Off the Wire: News for the Canadian media freelancer Mar 12-18

Once a week, we gather stories about the media business, journalism, writing, communications, and freelancing—with a Canadian focus—and share them in Off the Wire. Who needs a water cooler?

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From Canada:

From The U.S. and beyond:

Recently on Story Board:

  • The Born Freelancer’s Q&A with “Light Writer” Maggie MacPherson: As a word person (primarily) I’ve always been fascinated by those skilled in the visual arts. Maggie MacPherson is a Vancouver-based freelance photographer whose work I admire greatly. A lifelong hobbyist, she turned professional about five years ago…
  • PWAC Toronto editing seminar March 25: “Polishing Your Work: From Expert Tips to Editorial Workflows” is presented by PWAC Toronto Chapter and Magazines Canada on Monday, March 25  from 7:15 to 8:45 p.m. at the Miles Nadal Jewish Community Centre…

Spot a story you think we should include in next week’s Off the Wire? Email the link to editor@thestoryboard.ca or tweet us at @storyboard_ca.

Posted on March 18, 2019 at 6:00 am by editor · LEAVE A COMMENT · Tagged with: ,

The Born Freelancer’s Q&A with “Light Writer” Maggie MacPherson

This series of posts by the Born Freelancer shares personal experiences and thoughts on issues relevant to freelancers. Have something to add to the conversation? We’d love to hear from you in the comments.

As a word person (primarily) I’ve always been fascinated by those skilled in the visual arts. Maggie MacPherson is a Vancouver-based freelance photographer whose work I admire greatly. A lifelong hobbyist, she turned professional about five years ago.

The Born Freelancer:  So, Maggie, what motivated you to “go pro”?

Maggie MacPherson:  I remember the day I nervously took a big breath, and proudly proclaimed “I’ve decided to become a photographer”. My partner looked back at me with confusion and said “… but you already are a photographer.”

I had already been doing headshots and creative photoshoots for years but it was properly charging for my work that made me consider myself a professional photographer.

It’s tempting to keep doing free work so you can just treat your work like art all the time and can therefore never fail. To me, being a professional artist means being good enough at your craft that you can collaborate with clients to get them what they need (regardless of what you might feel inspired to create in that moment).

TBF:  Did you need specialized training to become a pro?
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Posted on March 14, 2019 at 9:26 pm by editor · One Comment · Tagged with: , , ,

PWAC Toronto editing seminar March 25

Toronto-area writers, there’s an evening seminar coming up that will teach you how to do a better job of editing your own work.

“Polishing Your Work: From Expert Tips to Editorial Workflows” is presented by PWAC Toronto Chapter and Magazines Canada on Monday, March 25  from 7:15 to 8:45 p.m. at the Miles Nadal Jewish Community Centre.

At this evening seminar, three editors from different areas of publishing (consumer, freelance and agency) will share their best tips for freelance writers on how to polish their work, keep clients happy and get repeat business. We’ll talk about preparing your work for submission, editing, proofreading, style guides and more.

The speaker panel consists of:

Liann Bobechko is the Deputy Editor at Cottage Life, where she handles feature profiles, service and how-to pieces, articles on science and the environment, issues pieces, personal essays, recipes, and building projects for the magazine and online. After more than 15 years in the business, she still gets a thrill from seeing an idea become real on the pages of a magazine.

Franklin Carter is a self-employed editor and certified proofreader who works in Toronto on non-fiction books, magazines, reports and occasionally websites. In recent years, he has edited and proofread military books, multi-author medical reports, accounting journals, agricultural magazines and an annual review of censorship in Canada. He founded Franklin Carter Editorial Services in September 1996.

Kat Tancock is cofounder of custom content agency Tavanberg. She has worked as an editor at Reader’s Digest, Best Health, Canadian Living and Food & Drink and her writing on travel, food, health and other topics has appeared in titles such as Westjet Magazine, enRoute, the San Francisco Chronicle and The Globe and Mail.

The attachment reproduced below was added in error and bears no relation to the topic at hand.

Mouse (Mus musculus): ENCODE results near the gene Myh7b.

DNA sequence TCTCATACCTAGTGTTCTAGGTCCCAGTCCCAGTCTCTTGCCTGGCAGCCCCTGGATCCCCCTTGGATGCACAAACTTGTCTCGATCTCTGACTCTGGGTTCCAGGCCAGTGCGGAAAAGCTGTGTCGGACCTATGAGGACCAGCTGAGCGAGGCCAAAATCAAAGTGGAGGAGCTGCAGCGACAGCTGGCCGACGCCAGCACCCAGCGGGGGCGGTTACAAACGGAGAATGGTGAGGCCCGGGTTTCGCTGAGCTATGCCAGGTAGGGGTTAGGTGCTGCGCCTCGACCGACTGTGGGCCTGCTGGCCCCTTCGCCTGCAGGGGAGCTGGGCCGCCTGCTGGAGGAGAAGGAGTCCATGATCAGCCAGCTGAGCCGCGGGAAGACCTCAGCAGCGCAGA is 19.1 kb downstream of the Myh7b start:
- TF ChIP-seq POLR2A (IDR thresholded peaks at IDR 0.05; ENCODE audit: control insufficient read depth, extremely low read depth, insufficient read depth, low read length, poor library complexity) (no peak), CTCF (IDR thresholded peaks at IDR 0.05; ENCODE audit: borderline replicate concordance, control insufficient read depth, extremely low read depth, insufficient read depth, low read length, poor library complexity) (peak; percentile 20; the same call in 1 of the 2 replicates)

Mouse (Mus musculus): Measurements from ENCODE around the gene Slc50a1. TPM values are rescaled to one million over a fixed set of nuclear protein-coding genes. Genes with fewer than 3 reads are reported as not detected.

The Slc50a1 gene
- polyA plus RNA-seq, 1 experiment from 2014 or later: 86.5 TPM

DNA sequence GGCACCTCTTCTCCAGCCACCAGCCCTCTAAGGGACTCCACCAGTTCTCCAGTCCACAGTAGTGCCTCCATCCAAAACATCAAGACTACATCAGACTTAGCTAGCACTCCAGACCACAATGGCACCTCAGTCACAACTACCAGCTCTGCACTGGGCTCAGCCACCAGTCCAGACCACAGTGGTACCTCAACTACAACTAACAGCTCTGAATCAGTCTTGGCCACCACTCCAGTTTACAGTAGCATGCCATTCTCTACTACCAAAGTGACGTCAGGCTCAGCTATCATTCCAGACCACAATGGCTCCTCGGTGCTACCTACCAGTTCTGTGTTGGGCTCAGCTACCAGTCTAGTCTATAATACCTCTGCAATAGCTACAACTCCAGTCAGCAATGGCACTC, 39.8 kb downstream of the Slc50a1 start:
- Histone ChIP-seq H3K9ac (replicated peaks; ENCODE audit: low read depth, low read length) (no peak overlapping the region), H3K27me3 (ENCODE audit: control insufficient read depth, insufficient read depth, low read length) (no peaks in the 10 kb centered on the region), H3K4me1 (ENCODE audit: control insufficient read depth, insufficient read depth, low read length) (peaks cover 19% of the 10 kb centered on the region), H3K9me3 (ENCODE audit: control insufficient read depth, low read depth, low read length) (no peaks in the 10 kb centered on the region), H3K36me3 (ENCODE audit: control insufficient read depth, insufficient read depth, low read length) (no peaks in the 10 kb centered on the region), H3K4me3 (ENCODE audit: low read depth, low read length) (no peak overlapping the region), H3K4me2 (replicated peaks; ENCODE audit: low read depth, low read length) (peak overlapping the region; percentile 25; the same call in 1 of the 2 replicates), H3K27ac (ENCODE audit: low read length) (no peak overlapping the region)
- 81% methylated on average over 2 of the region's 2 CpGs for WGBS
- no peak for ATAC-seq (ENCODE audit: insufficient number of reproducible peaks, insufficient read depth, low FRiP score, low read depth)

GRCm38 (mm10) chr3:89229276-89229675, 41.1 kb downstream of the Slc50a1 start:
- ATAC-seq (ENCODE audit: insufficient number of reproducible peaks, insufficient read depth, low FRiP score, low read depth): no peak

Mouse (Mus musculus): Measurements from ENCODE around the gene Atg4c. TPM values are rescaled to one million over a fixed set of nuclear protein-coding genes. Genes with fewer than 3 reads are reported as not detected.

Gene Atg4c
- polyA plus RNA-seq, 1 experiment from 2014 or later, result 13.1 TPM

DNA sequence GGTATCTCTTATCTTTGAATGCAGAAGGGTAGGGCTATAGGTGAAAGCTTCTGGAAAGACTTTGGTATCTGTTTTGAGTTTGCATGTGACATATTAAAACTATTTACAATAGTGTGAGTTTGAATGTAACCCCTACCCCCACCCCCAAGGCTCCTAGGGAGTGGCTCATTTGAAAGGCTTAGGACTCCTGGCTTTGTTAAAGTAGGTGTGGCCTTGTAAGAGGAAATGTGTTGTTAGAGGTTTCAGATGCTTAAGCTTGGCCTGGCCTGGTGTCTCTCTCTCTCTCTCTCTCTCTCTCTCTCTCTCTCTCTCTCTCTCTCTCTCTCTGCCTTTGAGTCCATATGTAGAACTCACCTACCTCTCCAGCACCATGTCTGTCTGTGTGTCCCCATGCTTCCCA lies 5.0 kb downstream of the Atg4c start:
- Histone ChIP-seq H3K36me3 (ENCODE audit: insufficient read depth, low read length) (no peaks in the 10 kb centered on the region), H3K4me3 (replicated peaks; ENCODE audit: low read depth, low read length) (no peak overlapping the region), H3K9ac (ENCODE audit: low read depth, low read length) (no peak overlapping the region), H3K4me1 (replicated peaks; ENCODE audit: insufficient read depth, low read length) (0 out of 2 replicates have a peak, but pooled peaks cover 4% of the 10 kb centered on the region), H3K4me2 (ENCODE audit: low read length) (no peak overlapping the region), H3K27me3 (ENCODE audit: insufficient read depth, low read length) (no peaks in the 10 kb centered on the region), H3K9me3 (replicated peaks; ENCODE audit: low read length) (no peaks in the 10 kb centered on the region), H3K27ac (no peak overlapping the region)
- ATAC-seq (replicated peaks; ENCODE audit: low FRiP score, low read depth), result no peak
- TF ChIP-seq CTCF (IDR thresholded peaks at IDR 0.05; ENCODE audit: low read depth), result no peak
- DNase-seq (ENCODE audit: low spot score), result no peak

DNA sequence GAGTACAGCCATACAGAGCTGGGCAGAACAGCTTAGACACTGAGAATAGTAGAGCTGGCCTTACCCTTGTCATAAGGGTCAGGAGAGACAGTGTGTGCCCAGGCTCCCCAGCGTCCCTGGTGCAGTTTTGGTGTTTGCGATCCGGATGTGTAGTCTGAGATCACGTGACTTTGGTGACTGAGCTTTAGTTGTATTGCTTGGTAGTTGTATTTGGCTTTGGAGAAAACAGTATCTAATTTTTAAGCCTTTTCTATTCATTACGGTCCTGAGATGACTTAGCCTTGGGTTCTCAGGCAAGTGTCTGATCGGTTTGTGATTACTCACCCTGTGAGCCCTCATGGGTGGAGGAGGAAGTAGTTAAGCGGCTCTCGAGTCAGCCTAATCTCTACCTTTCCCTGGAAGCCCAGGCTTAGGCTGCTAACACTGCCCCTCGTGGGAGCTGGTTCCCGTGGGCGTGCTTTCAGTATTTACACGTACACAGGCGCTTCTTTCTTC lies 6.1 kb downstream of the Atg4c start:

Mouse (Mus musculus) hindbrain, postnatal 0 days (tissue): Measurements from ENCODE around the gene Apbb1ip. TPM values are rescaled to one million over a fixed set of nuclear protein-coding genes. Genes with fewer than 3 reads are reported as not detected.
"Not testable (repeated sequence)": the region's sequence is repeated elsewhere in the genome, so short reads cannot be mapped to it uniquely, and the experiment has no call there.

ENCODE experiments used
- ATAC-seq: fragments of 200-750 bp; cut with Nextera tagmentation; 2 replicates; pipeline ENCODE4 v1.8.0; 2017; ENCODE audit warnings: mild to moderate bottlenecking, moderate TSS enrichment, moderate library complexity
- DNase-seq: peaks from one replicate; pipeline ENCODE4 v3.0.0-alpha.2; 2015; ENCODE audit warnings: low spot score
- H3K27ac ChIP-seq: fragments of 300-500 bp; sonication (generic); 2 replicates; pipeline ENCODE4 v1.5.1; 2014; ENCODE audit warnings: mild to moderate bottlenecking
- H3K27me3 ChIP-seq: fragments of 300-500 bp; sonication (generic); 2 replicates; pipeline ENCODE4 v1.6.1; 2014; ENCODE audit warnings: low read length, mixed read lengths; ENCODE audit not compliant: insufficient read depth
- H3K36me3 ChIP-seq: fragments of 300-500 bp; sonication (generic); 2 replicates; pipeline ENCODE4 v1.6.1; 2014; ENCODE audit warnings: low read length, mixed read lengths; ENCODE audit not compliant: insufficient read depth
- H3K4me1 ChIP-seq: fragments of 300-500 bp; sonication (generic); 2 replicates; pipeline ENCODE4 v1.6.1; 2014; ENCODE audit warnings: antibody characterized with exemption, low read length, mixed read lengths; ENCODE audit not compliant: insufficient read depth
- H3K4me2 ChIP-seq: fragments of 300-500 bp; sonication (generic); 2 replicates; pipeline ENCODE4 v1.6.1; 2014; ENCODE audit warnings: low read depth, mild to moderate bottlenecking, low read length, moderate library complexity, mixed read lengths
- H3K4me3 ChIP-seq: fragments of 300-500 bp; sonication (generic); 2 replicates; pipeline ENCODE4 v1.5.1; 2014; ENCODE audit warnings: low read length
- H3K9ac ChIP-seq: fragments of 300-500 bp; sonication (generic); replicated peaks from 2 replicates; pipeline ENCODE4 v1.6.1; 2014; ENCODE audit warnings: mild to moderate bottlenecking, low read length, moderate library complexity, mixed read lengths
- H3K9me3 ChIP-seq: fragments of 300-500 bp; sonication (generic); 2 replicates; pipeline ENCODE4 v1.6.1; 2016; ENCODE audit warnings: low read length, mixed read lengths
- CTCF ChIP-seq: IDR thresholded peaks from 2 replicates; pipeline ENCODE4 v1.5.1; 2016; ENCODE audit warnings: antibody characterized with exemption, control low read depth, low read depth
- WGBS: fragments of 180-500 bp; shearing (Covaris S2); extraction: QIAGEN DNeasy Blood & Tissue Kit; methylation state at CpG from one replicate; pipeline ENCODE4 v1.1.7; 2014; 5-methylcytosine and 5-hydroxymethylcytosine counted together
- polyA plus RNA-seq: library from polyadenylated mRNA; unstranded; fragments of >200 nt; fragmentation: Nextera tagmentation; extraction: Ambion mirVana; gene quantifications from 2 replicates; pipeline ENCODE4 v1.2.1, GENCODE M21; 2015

COST: PWAC Toronto Chapter evening seminars are free for PWAC members and full-time students. The fee is $15 for non-members who register online, and $10 for members of partner organizations (Association of Registered Graphic Designers, CMG Freelance and Editors Canada) who register online. Fees are subject to service charges. Online registrations close at midnight the day before the event. If you do not register online, the cost is $20 at the door (cash only). Receipts are available.

The seminar venue is fully accessible, including washrooms. Space is limited, and tickets are available online now. You can register for a ticket at this link.

 

Posted on March 12, 2019 at 6:00 am by editor · LEAVE A COMMENT · Tagged with: , ,

Off the Wire: News for the Canadian media freelancer Mar 5-11

Once a week, we gather stories about the media business, journalism, writing, communications, and freelancing—with a Canadian focus—and share them in Off the Wire. Who needs a water cooler?

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From Canada:

From The U.S. and beyond:

Recently on Story Board:

  • Webinar: Tax time freelance finances: Tax time is coming up and a CMG Freelance free webinar is just what you need to start to learn how to run your sole-proprietorship finances…
  • PWAC panel advises freelancers to ask for raises: Stagnant or low rates should motivate freelancers, not make them timid. That’s according to a panel of experienced freelancers who spoke recently at an event in Toronto called “Let’s Talk Rates: How to Ask for What You’re Worth and Get Paid On Time”…

Spot a story you think we should include in next week’s Off the Wire? Email the link to editor@thestoryboard.ca or tweet us at @storyboard_ca.

Posted on March 10, 2019 at 6:49 pm by editor · LEAVE A COMMENT · Tagged with: ,

Webinar: Tax time freelance finances

Tax time is coming up and a CMG Freelance free webinar is just what you need to start to learn how to run your sole-proprietorship finances.

Mark your calendars for Tuesday, March 26th at 12 noon ET (9am PT) for a financial “lunch-and-learn” (or “breakfast-and-learn” if you’re on the west coast) with the New School of Finance.

The webinar will answer questions such as:
– How do I know if something is a business expense or a personal expense?
– How much should I be saving for income taxes?
– What about HST – what is that?

The webinar will be presented by Liz Schieck, certified teacher & financial coach from the New School of Finance, an unbiased financial planning and financial coaching firm.

To register click on this link. When the form asks for your affiliation type Storyboard.